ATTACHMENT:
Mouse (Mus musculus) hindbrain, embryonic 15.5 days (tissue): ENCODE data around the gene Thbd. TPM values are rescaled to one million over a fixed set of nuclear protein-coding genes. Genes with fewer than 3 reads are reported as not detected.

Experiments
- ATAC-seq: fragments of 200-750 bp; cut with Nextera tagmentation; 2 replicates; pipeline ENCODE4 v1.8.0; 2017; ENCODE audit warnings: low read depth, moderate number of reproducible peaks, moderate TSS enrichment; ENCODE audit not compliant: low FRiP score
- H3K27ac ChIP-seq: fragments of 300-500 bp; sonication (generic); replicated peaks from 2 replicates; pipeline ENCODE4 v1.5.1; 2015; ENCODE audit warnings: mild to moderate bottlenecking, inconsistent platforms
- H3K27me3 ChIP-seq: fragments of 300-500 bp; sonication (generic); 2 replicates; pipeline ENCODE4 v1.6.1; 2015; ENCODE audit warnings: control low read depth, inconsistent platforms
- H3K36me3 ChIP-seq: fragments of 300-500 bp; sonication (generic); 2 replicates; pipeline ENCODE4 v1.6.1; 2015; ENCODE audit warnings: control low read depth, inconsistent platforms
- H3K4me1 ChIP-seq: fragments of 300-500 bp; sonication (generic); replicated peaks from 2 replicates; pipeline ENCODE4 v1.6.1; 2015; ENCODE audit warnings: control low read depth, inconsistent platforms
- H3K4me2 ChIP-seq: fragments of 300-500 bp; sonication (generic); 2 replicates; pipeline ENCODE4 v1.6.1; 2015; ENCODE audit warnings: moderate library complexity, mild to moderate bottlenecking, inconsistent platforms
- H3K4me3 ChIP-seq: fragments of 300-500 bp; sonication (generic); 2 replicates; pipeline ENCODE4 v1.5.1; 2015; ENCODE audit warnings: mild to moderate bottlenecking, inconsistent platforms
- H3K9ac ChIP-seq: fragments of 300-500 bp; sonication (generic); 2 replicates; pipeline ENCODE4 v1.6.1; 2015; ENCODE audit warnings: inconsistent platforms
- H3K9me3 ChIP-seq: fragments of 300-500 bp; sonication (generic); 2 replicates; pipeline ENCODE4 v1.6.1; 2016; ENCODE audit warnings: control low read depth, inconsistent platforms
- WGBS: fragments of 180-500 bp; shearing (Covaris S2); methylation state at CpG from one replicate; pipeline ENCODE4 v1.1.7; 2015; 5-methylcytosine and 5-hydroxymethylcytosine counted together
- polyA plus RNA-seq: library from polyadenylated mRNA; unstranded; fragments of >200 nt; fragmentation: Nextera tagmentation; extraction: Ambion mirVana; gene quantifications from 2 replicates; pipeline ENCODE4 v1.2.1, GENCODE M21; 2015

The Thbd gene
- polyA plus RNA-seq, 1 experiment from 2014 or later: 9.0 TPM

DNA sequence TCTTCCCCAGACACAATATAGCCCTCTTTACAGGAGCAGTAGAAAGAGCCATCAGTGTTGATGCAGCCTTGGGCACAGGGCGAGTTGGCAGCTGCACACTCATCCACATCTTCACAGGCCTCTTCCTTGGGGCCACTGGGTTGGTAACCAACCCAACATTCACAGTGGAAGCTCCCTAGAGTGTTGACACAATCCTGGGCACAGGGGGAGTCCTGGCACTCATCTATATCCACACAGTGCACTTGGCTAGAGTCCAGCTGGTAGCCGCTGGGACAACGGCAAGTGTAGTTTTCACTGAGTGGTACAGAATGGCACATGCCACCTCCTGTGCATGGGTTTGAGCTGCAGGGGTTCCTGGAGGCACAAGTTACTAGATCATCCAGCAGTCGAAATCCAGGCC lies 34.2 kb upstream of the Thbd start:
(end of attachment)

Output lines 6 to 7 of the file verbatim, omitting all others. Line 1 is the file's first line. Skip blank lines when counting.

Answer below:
- H3K36me3 ChIP-seq: fragments of 300-500 bp; sonication (generic); 2 replicates; pipeline ENCODE4 v1.6.1; 2015; ENCODE audit warnings: control low read depth, inconsistent platforms
- H3K4me1 ChIP-seq: fragments of 300-500 bp; sonication (generic); replicated peaks from 2 replicates; pipeline ENCODE4 v1.6.1; 2015; ENCODE audit warnings: control low read depth, inconsistent platforms